World-renowned Egyptologist and former antiquities minister Zahi Hawass is under investigation by Egypt's authorities on charges of illicit gains, Al-Ahram's Arabic news website reported on Wednesday.
The superstar archaeologist and former secretary-general of the Egyptian Supreme Council of Antiquities (SCA) has been accused by officials at the council of illegally acquiring a fortune of some $14 million kept in US banks.
This is not the first time such accusations have been levelled at Hawass, but past investigations cleared him of such charges.
Hawass has gained prominence in international media throughout his career, appearing in several documentaries and television series, including Chasing Mummies: The Amazing Adventures of Zahi Hawass, which was aired on the History Chanel in 2010.
In April 2011, Hawass, who had recently been re-appointed as antiquities chief in the newly-formed cabinet of then prime minister Essam Sharaf, was sentenced to serve one year in jail for refusing to fulfil a court ruling over a land dispute. He was also relieved of his governmental duties and ordered to pay a LE1,000 fine.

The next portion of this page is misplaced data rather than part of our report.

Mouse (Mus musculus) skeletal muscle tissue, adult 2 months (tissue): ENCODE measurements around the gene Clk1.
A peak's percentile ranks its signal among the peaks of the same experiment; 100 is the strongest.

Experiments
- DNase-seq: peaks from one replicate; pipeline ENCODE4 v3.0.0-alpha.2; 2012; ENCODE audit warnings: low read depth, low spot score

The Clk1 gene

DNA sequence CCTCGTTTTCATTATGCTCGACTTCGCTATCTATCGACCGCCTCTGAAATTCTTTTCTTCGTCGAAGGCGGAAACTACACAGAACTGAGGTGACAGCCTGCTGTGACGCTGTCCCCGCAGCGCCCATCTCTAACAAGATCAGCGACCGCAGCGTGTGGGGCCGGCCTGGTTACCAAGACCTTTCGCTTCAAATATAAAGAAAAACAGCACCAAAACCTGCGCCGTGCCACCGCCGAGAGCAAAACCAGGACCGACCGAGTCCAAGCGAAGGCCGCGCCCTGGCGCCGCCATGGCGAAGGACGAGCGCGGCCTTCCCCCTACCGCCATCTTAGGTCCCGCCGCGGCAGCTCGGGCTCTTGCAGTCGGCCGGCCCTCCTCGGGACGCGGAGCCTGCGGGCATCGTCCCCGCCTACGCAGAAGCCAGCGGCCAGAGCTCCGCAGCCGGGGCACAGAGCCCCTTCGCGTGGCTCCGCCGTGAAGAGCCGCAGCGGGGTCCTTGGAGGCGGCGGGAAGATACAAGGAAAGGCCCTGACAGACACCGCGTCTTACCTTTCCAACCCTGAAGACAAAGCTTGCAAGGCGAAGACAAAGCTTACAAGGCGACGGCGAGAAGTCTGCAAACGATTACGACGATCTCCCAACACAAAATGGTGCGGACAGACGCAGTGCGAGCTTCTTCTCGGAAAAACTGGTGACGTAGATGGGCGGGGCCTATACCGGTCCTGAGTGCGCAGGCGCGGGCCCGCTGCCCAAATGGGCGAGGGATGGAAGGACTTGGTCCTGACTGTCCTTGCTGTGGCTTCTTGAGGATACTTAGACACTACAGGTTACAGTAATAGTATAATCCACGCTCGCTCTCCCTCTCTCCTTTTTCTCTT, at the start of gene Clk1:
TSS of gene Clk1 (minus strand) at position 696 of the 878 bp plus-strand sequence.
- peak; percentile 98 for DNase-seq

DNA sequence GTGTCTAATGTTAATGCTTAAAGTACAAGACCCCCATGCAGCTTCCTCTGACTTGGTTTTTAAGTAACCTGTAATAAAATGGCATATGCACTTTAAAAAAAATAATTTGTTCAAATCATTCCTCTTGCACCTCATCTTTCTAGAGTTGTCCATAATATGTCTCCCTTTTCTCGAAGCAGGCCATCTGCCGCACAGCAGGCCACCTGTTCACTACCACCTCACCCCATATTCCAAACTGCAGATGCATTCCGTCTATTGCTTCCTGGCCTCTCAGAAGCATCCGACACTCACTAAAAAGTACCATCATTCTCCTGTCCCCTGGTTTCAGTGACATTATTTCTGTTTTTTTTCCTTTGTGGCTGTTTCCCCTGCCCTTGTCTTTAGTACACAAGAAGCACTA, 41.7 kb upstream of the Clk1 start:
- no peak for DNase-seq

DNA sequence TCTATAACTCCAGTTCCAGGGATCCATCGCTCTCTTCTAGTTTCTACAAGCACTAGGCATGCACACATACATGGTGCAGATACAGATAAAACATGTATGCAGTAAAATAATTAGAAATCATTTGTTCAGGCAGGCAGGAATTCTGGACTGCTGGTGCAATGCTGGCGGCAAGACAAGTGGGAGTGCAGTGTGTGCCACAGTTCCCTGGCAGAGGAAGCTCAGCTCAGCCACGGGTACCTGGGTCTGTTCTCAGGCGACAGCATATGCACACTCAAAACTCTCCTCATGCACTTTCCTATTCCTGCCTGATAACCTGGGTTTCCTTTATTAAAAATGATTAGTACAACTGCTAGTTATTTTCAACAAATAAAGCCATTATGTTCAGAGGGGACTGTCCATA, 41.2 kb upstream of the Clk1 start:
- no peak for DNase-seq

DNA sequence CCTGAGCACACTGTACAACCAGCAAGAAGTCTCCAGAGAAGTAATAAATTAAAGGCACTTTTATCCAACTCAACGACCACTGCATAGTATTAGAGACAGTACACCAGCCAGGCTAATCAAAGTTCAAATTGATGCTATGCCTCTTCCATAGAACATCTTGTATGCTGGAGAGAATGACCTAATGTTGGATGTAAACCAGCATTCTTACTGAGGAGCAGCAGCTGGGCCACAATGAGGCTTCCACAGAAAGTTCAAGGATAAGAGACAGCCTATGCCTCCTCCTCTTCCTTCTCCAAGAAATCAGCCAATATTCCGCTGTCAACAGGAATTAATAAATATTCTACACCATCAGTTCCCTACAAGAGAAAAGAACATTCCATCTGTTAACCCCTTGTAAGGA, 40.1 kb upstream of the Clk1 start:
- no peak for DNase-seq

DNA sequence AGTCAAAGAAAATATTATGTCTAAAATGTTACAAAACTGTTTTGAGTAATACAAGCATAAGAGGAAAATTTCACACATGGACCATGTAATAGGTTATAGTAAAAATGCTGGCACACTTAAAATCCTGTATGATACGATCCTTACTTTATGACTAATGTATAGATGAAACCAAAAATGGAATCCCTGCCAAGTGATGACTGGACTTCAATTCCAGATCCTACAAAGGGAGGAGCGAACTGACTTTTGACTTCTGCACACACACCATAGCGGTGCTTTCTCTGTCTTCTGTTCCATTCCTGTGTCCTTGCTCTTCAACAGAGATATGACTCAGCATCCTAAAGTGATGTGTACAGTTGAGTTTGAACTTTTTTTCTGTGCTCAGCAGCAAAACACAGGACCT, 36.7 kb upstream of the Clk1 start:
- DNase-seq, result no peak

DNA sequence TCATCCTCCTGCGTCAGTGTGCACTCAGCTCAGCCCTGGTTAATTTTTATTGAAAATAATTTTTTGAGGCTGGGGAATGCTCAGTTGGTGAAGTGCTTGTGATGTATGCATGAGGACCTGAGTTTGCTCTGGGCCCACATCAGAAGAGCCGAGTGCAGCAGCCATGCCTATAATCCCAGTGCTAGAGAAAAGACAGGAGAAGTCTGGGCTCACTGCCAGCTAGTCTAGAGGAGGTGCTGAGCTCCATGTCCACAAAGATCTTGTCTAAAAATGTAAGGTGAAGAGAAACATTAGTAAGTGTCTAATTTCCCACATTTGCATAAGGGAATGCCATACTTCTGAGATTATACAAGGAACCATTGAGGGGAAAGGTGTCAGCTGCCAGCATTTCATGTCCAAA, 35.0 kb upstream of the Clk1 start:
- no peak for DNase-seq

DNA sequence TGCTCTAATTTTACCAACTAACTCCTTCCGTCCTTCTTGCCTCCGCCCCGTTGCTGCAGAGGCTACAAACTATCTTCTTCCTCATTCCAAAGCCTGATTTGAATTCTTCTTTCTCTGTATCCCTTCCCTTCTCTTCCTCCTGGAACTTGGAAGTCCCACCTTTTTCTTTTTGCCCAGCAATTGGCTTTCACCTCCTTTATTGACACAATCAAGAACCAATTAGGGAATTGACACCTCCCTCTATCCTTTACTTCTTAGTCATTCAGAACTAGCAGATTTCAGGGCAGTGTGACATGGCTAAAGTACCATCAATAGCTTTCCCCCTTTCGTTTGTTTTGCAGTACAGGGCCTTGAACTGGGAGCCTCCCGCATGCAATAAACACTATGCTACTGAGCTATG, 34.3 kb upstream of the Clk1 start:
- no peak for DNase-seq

Hawass had initially resigned from his ministerial post when he was criticised for his close ties to ousted president Hosni Mubarak.
The SCA appealed the court ruling, arguing that the land in question included monuments and should therefore be treated as government-owned land.
Awarded a doctorate in Egyptology from the University of Pennsylvania in 1987, Hawass is the author and co-author of several books, his latest being Ancient African Kingdoms on the Nile: Nubia, released in 2012.
He was profiled as one the world's 100 most influential people by Time magazine in 2006.